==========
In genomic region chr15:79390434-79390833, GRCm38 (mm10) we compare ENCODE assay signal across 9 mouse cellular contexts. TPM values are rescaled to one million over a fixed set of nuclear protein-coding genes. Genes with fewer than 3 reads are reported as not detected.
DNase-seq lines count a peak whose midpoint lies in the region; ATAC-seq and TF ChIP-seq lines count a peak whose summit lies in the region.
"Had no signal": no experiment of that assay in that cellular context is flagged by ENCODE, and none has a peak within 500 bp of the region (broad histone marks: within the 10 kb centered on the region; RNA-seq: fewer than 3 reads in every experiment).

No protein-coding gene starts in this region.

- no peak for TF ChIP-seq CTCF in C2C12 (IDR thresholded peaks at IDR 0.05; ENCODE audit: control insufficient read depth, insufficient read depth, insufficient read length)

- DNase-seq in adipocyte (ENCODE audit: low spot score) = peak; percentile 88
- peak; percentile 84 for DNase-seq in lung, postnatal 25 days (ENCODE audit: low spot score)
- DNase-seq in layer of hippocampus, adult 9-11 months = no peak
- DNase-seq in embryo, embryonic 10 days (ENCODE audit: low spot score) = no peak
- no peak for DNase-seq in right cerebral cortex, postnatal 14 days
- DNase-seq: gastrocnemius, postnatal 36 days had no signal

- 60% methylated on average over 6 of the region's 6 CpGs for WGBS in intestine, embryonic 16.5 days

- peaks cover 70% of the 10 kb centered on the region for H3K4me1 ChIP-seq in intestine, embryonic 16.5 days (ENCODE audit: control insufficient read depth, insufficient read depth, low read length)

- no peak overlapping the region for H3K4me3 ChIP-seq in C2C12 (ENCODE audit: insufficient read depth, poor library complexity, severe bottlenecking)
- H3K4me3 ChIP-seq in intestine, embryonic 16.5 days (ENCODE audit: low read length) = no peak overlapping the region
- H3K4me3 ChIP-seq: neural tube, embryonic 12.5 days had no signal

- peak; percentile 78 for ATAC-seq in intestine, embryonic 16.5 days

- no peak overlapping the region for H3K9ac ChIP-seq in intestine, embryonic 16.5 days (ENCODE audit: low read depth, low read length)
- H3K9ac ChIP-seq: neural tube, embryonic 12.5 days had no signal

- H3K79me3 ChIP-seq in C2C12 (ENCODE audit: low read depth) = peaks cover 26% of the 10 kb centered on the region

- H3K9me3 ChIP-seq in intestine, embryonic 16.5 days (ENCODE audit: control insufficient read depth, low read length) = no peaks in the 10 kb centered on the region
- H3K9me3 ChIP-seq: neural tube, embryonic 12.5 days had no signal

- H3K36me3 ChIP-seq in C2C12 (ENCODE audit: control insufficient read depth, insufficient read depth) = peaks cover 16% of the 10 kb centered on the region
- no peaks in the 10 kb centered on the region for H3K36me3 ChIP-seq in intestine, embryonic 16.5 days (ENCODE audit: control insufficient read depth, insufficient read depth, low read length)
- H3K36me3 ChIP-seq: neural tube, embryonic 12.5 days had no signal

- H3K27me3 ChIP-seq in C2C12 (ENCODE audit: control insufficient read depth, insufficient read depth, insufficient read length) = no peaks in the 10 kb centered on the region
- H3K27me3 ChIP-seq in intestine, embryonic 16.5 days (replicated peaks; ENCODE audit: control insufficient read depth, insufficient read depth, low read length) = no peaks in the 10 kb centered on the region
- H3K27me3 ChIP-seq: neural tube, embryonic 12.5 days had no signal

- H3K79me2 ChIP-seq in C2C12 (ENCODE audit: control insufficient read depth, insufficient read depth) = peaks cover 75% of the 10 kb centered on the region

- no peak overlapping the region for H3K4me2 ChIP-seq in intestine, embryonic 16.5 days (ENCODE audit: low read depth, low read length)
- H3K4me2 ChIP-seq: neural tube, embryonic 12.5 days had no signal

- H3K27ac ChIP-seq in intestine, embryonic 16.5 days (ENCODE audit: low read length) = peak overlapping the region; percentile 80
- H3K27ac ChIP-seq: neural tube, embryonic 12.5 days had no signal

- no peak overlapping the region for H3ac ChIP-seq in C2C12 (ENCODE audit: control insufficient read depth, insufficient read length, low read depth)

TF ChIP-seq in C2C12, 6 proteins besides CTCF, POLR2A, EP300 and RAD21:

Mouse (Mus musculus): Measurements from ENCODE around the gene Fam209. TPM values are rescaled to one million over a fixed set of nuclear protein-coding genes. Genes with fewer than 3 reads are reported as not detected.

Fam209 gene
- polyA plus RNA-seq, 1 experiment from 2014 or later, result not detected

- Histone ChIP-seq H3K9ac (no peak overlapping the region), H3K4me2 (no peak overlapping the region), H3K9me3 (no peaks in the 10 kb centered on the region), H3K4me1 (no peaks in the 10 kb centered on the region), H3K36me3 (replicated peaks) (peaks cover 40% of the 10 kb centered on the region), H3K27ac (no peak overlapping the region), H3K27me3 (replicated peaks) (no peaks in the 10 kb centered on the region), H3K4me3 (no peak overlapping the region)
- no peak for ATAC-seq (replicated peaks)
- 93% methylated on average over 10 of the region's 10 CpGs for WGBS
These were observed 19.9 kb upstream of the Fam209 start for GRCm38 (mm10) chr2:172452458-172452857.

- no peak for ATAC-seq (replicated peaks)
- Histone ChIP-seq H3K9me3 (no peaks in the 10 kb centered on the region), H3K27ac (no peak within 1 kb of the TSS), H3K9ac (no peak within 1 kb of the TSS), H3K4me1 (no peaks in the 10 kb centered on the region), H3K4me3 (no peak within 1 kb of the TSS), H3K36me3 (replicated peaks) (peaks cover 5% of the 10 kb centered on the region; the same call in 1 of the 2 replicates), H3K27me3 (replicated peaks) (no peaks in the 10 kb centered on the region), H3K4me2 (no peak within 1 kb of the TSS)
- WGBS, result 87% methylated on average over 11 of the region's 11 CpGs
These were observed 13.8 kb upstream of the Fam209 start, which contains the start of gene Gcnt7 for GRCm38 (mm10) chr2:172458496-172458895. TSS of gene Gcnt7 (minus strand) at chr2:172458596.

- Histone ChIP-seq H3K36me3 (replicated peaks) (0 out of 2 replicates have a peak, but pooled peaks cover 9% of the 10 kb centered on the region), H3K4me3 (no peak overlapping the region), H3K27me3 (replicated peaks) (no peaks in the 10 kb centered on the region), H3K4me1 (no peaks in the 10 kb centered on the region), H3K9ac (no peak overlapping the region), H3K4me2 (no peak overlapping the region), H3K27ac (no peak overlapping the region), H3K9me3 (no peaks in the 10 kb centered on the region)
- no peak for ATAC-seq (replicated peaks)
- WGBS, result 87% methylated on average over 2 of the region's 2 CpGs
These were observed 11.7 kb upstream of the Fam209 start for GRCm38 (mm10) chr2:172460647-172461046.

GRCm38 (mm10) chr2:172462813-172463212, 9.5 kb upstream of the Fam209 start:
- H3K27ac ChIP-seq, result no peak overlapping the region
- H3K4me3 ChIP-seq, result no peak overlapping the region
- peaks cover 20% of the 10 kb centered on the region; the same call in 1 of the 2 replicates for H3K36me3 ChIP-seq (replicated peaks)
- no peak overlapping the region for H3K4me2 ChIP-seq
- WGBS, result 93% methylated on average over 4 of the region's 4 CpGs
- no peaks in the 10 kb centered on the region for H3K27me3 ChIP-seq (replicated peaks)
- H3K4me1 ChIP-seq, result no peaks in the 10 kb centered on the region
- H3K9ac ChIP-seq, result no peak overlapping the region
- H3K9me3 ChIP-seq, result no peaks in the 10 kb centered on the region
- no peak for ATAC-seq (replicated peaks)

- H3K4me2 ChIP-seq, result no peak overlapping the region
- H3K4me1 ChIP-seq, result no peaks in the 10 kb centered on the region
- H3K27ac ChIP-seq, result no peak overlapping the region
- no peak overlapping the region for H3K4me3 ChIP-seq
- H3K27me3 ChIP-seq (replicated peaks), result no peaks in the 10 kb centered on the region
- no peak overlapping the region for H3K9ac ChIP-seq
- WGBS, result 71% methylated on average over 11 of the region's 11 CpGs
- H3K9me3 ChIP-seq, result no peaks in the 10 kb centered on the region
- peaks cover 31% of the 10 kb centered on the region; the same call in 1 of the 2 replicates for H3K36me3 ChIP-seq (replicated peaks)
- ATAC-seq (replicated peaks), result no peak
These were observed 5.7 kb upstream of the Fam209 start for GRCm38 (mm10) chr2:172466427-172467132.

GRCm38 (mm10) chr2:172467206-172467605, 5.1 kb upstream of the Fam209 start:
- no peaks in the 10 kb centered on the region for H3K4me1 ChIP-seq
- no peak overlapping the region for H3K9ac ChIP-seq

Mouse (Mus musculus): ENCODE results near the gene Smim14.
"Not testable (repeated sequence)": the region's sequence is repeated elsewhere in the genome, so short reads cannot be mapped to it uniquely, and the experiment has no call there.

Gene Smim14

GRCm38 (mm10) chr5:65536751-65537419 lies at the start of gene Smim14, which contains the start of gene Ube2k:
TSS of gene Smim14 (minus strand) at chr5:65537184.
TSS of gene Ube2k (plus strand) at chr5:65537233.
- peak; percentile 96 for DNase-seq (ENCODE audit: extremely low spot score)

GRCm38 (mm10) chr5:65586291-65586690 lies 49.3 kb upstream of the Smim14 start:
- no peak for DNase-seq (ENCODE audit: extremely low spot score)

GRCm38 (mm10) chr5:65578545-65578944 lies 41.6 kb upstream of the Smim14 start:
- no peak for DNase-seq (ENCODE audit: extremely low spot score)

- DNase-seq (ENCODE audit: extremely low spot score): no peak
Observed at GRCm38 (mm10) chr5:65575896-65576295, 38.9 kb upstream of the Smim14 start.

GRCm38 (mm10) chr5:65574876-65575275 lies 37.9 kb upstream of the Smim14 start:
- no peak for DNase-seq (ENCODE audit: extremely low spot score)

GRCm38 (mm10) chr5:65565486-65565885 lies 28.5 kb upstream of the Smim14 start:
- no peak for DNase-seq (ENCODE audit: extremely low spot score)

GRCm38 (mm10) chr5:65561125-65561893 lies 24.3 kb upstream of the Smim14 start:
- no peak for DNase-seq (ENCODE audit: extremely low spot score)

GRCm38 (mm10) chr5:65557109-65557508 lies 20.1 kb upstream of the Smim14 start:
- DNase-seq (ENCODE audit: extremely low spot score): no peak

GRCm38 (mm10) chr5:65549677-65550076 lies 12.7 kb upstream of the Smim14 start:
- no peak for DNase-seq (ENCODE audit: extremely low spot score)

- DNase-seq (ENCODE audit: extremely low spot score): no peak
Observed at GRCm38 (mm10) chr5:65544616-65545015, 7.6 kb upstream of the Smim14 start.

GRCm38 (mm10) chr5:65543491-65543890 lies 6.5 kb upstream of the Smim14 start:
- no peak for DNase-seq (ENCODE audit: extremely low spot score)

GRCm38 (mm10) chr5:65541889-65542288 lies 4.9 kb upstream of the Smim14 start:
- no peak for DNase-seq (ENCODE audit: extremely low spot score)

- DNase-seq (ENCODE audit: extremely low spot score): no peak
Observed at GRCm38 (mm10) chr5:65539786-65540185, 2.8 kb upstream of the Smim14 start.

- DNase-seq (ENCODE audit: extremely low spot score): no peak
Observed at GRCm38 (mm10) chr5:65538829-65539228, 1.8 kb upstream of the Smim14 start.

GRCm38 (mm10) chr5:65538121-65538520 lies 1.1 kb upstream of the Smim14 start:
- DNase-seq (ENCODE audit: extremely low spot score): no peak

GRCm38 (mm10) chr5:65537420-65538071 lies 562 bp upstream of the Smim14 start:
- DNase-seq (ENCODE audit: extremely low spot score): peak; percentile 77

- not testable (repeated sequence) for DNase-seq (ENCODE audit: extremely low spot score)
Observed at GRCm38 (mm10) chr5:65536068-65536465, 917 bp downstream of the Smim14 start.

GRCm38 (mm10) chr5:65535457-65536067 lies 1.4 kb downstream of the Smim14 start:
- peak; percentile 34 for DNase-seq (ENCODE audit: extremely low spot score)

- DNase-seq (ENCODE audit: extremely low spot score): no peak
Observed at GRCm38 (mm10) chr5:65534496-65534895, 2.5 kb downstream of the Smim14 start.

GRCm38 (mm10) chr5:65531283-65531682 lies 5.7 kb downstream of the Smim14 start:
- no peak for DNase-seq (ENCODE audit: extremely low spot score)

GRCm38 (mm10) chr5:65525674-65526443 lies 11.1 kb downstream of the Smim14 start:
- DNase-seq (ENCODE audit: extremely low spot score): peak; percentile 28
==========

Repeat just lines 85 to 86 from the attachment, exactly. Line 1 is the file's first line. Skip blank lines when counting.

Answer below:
GRCm38 (mm10) chr5:65578545-65578944 lies 41.6 kb upstream of the Smim14 start:
- no peak for DNase-seq (ENCODE audit: extremely low spot score)